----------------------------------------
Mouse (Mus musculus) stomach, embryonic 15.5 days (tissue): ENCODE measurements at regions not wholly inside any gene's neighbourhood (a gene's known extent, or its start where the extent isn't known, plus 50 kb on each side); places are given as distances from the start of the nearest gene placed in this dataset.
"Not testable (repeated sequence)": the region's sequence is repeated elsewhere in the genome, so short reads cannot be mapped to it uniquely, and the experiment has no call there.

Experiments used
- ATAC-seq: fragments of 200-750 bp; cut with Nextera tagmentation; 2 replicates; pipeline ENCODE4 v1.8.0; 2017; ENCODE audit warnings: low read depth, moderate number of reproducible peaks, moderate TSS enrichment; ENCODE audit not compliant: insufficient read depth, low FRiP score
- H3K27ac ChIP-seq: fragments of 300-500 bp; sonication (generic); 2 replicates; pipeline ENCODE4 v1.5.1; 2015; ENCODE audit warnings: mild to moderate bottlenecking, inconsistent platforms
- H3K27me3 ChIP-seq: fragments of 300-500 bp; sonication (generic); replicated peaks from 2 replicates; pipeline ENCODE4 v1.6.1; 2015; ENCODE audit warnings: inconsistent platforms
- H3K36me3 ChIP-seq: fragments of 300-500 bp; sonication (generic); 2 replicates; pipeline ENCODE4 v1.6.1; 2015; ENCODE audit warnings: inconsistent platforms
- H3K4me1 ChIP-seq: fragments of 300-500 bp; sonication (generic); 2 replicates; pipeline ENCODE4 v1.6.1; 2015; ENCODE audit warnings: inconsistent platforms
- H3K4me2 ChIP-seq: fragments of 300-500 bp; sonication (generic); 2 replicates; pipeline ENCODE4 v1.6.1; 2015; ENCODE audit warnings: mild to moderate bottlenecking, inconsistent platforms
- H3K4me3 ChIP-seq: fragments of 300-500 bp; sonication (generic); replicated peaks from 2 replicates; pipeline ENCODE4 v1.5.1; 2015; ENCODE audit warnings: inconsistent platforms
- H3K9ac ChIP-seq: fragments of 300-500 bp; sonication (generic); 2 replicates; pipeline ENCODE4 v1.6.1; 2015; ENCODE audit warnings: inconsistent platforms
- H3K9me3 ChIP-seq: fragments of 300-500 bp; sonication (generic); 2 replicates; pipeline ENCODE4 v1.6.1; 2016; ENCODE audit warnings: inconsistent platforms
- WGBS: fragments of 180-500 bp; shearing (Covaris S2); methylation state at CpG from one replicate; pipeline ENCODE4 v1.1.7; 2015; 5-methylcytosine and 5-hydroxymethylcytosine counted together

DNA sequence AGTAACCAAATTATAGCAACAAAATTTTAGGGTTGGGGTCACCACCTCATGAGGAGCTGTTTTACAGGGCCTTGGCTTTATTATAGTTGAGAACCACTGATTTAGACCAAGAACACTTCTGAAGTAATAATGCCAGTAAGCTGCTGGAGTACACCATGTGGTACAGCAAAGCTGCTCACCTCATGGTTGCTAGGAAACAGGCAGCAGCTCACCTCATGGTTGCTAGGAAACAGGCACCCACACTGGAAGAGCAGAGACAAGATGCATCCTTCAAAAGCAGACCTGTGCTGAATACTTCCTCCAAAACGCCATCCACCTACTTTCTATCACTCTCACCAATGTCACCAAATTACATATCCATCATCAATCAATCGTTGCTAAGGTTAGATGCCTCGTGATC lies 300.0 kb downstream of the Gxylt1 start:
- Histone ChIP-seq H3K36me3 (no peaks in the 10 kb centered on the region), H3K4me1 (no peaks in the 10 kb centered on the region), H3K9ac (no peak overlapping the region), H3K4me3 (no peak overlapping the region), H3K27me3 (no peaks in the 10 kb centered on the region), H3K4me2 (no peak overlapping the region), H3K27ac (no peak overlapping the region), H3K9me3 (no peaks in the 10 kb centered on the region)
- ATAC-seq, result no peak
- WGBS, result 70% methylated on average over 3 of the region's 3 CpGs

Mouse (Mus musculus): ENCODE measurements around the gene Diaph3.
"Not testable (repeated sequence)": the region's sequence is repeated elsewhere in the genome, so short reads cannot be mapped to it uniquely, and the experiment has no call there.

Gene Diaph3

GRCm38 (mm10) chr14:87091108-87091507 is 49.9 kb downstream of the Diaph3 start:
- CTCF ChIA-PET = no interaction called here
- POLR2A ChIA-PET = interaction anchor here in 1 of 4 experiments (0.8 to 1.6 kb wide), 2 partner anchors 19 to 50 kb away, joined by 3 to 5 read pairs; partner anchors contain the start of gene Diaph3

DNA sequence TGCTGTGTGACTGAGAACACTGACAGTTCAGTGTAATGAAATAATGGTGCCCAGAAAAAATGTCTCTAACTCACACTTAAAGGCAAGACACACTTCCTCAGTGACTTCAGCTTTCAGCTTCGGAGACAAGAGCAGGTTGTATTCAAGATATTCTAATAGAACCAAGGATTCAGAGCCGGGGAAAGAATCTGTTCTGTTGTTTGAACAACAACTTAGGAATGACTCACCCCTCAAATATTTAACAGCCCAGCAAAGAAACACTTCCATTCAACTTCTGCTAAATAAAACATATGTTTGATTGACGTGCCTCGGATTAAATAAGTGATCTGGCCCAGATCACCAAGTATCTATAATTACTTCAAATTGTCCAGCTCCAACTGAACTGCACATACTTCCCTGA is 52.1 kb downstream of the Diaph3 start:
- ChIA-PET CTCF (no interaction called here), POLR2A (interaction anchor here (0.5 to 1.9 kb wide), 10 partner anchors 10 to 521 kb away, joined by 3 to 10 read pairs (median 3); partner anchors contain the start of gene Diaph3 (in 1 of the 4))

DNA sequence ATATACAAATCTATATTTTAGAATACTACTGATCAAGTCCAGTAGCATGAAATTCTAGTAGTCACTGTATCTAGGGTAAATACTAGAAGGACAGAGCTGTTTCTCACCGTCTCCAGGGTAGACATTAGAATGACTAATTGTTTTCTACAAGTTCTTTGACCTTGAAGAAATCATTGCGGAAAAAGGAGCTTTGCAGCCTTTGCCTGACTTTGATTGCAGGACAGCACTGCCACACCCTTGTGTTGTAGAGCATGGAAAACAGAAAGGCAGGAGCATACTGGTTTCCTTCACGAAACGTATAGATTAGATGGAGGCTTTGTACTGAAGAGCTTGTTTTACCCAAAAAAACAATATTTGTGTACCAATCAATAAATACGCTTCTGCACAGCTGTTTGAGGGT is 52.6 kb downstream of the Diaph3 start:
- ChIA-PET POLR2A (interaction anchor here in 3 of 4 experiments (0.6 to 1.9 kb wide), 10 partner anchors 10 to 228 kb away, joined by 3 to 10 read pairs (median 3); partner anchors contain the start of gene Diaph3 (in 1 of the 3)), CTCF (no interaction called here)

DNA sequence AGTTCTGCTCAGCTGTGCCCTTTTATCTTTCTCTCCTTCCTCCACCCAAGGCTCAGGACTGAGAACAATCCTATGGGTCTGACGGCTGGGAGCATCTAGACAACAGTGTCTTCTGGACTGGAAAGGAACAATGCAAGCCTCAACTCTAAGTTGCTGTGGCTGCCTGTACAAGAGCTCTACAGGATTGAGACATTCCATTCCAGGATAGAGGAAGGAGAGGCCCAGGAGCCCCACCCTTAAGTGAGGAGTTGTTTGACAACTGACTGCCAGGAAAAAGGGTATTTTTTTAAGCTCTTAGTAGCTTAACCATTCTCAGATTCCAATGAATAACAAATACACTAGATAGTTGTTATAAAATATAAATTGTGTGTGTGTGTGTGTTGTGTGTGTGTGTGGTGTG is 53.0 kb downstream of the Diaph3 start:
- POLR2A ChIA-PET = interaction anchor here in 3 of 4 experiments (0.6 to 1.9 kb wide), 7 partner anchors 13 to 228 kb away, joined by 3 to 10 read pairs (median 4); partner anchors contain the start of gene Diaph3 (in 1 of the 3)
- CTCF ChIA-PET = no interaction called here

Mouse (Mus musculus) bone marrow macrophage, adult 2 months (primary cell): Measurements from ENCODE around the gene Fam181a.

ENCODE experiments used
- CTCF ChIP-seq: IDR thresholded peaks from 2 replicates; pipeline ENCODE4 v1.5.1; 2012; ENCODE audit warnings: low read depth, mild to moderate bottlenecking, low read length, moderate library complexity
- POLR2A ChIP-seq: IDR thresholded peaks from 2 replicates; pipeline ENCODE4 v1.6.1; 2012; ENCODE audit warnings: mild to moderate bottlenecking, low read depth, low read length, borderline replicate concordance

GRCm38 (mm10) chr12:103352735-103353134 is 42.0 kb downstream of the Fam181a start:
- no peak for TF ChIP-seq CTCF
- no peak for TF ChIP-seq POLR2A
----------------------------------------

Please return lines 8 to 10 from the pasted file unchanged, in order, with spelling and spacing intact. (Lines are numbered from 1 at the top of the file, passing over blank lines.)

- H3K4me1 ChIP-seq: fragments of 300-500 bp; sonication (generic); 2 replicates; pipeline ENCODE4 v1.6.1; 2015; ENCODE audit warnings: inconsistent platforms
- H3K4me2 ChIP-seq: fragments of 300-500 bp; sonication (generic); 2 replicates; pipeline ENCODE4 v1.6.1; 2015; ENCODE audit warnings: mild to moderate bottlenecking, inconsistent platforms
- H3K4me3 ChIP-seq: fragments of 300-500 bp; sonication (generic); replicated peaks from 2 replicates; pipeline ENCODE4 v1.5.1; 2015; ENCODE audit warnings: inconsistent platforms